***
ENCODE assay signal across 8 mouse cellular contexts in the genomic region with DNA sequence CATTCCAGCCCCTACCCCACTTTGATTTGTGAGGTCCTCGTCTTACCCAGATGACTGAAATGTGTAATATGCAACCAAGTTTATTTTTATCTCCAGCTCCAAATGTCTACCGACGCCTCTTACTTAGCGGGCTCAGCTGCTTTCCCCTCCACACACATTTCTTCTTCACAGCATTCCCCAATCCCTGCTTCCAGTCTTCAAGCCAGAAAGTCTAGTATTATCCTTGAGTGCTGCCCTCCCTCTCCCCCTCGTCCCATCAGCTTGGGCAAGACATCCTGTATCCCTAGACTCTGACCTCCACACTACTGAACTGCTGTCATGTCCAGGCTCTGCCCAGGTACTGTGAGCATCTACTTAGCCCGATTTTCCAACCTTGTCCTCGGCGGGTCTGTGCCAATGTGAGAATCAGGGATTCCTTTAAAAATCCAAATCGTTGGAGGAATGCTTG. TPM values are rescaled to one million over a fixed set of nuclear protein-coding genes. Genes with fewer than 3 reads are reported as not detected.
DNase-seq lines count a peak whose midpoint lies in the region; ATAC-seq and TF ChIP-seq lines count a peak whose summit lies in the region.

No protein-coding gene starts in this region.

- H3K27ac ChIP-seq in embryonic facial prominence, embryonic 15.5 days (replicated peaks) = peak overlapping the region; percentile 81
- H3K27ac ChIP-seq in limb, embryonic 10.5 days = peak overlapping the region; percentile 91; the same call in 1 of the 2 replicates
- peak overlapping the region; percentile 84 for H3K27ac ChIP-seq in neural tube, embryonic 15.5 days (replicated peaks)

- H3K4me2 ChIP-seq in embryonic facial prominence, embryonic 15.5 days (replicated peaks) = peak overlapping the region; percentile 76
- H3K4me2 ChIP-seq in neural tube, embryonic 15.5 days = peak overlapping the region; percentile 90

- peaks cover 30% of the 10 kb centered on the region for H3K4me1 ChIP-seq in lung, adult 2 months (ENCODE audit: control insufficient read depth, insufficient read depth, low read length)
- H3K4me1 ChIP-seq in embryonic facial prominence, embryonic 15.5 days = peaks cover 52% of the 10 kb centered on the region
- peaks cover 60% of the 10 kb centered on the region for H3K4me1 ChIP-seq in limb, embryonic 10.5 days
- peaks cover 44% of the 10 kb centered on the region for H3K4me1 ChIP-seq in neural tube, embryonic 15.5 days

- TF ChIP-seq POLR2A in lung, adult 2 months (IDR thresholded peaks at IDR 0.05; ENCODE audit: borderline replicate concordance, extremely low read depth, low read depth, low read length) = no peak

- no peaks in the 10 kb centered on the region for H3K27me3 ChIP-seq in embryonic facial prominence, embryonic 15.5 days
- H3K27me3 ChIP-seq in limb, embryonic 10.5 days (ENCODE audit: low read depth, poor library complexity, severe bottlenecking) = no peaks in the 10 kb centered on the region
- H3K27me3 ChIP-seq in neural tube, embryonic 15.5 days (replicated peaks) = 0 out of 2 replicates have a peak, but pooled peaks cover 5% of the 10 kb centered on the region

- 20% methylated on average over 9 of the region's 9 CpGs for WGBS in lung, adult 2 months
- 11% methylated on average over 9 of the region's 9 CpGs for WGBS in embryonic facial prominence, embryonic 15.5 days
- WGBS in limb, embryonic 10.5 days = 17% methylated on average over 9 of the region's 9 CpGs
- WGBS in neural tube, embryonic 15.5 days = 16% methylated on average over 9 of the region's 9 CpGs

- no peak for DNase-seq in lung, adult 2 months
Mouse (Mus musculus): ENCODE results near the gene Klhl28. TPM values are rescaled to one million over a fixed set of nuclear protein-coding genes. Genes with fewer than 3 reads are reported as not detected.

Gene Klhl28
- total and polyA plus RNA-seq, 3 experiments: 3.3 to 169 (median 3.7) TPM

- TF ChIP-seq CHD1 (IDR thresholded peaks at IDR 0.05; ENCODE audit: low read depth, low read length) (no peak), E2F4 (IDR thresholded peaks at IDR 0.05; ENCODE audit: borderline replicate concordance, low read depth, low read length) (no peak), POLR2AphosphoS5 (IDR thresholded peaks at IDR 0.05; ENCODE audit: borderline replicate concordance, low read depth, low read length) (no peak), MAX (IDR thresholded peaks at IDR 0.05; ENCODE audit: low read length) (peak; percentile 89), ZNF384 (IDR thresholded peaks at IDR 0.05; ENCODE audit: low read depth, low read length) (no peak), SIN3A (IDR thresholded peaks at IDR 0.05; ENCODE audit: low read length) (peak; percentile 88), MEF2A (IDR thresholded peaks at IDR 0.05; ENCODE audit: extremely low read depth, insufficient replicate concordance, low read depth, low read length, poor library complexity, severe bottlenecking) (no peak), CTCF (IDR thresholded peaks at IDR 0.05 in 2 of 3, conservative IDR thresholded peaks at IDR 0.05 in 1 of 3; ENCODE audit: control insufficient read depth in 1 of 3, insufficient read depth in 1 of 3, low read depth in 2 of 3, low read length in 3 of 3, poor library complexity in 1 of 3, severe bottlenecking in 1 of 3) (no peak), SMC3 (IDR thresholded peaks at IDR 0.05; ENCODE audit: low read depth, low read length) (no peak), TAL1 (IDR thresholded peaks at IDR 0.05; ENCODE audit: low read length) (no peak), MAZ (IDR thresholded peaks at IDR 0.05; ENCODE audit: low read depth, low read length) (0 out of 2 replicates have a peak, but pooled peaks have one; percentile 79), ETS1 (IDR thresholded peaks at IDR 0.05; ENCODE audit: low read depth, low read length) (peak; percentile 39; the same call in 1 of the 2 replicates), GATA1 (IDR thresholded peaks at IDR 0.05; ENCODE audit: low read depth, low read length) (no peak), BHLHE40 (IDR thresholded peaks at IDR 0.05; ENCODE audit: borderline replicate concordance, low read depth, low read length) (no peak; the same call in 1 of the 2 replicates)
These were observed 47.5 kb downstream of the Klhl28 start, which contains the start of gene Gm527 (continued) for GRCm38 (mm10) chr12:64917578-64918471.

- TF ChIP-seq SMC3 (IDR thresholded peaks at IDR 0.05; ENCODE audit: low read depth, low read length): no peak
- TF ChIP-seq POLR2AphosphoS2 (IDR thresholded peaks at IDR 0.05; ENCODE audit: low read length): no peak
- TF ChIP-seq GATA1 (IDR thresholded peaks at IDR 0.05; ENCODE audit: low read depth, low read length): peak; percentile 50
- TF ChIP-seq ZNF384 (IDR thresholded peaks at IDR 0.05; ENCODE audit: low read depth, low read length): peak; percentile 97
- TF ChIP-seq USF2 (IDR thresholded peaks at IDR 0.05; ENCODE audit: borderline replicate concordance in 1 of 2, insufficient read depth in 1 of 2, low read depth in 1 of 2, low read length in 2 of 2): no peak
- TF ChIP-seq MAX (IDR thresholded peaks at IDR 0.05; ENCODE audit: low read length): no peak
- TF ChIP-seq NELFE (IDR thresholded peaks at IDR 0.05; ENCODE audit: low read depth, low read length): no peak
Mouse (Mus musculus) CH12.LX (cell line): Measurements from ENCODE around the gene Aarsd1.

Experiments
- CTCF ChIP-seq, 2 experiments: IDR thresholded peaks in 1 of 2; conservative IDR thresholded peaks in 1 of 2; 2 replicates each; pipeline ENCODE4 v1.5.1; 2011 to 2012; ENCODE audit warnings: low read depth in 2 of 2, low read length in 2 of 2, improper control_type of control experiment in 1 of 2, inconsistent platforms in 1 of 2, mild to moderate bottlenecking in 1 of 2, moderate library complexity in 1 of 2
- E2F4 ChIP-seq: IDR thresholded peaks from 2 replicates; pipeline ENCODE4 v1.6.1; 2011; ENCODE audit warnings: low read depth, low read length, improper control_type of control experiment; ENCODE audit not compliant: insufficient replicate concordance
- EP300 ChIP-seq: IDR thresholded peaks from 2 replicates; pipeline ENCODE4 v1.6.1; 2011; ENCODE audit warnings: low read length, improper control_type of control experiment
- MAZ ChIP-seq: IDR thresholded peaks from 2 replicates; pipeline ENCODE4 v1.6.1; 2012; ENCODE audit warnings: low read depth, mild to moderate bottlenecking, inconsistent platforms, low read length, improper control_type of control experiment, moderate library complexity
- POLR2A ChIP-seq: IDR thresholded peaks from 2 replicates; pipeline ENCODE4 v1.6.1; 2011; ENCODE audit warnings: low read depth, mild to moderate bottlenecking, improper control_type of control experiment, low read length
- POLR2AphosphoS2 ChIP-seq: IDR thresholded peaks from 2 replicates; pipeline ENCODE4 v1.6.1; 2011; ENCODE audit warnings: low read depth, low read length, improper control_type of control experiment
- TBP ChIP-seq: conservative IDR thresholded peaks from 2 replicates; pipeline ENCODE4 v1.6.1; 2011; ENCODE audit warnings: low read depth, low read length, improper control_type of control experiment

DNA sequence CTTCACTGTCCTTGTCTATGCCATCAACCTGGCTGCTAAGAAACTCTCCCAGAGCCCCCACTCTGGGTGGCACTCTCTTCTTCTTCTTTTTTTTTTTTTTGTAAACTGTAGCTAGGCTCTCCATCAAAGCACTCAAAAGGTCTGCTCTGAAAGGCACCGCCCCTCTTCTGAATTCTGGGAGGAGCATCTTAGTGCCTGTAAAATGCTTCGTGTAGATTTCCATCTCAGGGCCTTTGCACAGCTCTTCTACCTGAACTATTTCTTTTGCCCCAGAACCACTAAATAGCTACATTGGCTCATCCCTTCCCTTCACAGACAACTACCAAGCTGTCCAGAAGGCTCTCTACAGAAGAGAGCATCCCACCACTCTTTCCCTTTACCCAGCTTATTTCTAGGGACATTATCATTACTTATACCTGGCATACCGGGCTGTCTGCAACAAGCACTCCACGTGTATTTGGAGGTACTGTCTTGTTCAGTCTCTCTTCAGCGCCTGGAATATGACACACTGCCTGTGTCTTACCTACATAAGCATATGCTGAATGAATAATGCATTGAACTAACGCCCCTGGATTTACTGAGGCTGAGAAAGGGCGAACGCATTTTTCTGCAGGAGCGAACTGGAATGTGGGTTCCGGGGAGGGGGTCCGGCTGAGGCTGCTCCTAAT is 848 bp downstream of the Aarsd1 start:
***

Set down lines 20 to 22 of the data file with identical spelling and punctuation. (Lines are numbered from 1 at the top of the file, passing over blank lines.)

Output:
- WGBS in neural tube, embryonic 15.5 days = 16% methylated on average over 9 of the region's 9 CpGs

- no peak for DNase-seq in lung, adult 2 months
Mouse (Mus musculus): ENCODE results near the gene Klhl28. TPM values are rescaled to one million over a fixed set of nuclear protein-coding genes. Genes with fewer than 3 reads are reported as not detected.